United States Bid for 2026 World Cup
Every four years, 32 nations put forth their best soccer players to compete in the World Cup. The FIFA World Cup is one of, if not the biggest sporting event in the world. Hundreds of thousands of people come from all across the world in order to attend the high class games and to have the once in a lifetime experience in the World Cup atmosphere. With the bids for the 2018 and 2022 World Cups already decided for Russia and Qatar, the United States has proposed to team up with Canada and Mexico for a bid at hosting the 2026 event. If North America does in fact win the bid and end up hosting the World Cup, the country’s economies will be impacted greatly.
The positive externalities of hosting are plentiful. Although the costs of building the stadiums will be very high, the opportunities provided by them will bring in lots qualities that attribute to economic growth. Many jobs will be created through the construction, vendors, and maintenance of the stadiums. Along with job creation the revenue generated by stadiums will also be a huge plus to having to build stadiums. Ticket, memorabilia, and concessions sales will all contribute to that revenue and with the amount of fans attending the games, the stadiums will become profitable in a fairly short amount of time. These sources of income can also continue after the World Cup is over through lending the stadiums to local pro teams and hosting other entertainment events like concerts. According to FIFA host regulations, the countries hosting are required to build stadiums with capacities of 40-80 thousand people. With the capacities so high, more people are bound to attend games and spend money on the main sources of income. Taking the average ticket prices and multiplying it by the capacity of the stadium brings the total ticket sales for one single game to about 36 million. For the 2026 World Cup there will be 80 games and the total ticket sales peaks at a total of over 2 billion (Liu Economics). These numbers are just based on averages so the potential total income from ticket sales alone could be even higher. One of the biggest ways the World Cup can benefit the country’s economy is by stimulating and increasing the amount of customers seen by surrounding businesses. The event, like said before, brings in hundreds of thousands of people from across the world. Their presence in the country will only mean that there are more customers to serve. Hotels and restaurants are two types of businesses that will be affected the most by hosting. Everyone will be looking for a place to stay in the US and they will be looking for the best places to eat in the hosting cities. These businesses will in turn see dramatic increases in income, which will in turn also increase the profits they make. Even after all of the international visitors leave, people will still be going to the host cities to go to the entertainment events at the stadiums, so surrounding businesses will still experience higher rates of traffic than before the stadiums will be built.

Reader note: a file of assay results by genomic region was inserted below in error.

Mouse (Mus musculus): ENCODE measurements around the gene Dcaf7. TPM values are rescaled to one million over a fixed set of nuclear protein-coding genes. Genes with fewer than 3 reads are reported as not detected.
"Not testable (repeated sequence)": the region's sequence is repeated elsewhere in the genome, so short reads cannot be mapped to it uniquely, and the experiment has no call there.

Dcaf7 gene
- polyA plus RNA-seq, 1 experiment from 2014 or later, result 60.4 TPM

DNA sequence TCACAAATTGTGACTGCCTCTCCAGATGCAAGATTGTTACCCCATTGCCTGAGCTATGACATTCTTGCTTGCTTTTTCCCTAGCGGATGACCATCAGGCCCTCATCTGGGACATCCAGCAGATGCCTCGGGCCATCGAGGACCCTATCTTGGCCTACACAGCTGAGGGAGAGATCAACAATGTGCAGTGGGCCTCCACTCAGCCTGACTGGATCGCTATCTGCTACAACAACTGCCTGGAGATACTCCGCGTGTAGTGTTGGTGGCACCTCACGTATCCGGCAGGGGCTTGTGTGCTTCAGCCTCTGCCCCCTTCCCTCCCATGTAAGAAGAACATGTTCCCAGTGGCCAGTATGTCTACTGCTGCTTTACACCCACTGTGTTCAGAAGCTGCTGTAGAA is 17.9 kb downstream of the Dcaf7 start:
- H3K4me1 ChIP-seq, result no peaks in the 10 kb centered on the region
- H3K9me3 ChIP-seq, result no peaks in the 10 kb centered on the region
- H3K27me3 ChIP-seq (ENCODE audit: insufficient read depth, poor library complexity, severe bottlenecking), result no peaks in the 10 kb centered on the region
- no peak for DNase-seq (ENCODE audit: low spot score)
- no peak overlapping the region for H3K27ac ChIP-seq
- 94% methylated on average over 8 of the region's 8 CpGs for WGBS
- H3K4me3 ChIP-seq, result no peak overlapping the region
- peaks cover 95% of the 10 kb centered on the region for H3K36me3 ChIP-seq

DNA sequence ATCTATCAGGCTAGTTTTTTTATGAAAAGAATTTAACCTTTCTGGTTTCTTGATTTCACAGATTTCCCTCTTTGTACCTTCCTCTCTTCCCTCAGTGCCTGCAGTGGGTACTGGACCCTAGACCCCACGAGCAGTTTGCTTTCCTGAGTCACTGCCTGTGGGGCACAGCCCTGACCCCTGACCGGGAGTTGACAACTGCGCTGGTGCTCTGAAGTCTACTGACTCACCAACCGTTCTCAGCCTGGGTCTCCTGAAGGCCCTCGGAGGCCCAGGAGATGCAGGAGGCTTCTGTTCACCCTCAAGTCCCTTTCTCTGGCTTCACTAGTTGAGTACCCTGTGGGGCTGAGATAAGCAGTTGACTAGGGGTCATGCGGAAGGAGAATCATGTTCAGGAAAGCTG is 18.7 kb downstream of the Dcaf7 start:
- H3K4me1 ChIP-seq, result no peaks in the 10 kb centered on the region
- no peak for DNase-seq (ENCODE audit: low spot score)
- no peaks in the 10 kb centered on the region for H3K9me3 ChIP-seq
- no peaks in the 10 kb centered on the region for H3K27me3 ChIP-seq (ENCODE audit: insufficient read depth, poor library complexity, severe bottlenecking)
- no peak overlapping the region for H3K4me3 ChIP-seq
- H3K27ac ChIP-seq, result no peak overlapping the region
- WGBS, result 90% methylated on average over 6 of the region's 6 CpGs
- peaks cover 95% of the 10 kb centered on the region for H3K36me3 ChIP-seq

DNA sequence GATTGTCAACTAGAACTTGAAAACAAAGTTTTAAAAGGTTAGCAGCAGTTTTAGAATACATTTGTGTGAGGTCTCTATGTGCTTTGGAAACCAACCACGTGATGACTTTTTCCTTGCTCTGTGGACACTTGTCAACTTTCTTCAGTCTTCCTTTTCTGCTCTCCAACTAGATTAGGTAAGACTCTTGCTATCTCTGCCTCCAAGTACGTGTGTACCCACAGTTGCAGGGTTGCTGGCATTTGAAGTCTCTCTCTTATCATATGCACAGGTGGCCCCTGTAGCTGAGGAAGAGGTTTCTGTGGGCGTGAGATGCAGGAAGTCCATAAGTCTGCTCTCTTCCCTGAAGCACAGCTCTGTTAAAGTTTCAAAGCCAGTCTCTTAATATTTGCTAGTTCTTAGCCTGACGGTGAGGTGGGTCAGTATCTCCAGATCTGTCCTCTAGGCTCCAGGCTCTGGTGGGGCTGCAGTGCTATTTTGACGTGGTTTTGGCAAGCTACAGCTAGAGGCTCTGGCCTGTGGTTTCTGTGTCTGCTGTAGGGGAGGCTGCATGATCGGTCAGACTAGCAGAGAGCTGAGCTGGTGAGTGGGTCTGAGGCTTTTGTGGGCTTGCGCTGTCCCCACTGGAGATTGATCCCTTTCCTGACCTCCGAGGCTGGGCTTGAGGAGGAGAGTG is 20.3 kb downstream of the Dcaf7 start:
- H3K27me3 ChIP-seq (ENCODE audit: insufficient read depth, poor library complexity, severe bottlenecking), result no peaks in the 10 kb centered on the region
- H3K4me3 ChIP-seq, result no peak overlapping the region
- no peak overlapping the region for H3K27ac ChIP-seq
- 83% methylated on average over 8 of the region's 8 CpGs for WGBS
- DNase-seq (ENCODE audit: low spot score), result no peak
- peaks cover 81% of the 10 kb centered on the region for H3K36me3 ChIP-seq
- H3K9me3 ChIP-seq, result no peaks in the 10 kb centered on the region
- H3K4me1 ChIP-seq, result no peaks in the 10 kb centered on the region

Along with the positives, there will also be some major negative externalities for the hosts. In order to build the stadiums, local and national governing bodies will need money to pay all expenses off. This means that citizens of the areas around the stadiums will most likely find an increase in tax rates. Whether it be income tax, property tax, sales tax, or whatever other taxes that are most common in the area, they will all be increased in order to account for construction and maintenance. Disagreements over the taxing will become a problem, but it is necessary in order to make the World Cup a reality in North America. Also the high concentrations of international World Cup fans will make cities much more crowded and busy than before. Traffic will increase both on the roads and walkways resulting in increased times of travel. Citizens will again be affected as their daily routines will need to change in order to accommodate for the dramatic increase in traffic. Finally the cost to run the stadiums is very high. If the cities are to maintain and continue using the stadiums even after the World Cup has concluded, then tax rates and other expenses will remain higher than before. The government will need to cover the deficits caused by the construction and make sure that the stadiums are all paid off, another thing people will disagree on greatly.
Although there are some negative externalities caused by hosting the World Cup, the positives provided for the North American economy are far more in quantity and effectiveness. The increase in taxing and the high traffic that will be brought by the World Cup will be made up for by the jobs that will be created, the dramatic sales increase that will occur, the stimulation of surrounding businesses, and the overall attention that will now be brought to the nations. All in all, the World Cup will be a big positive to the economies of North America.
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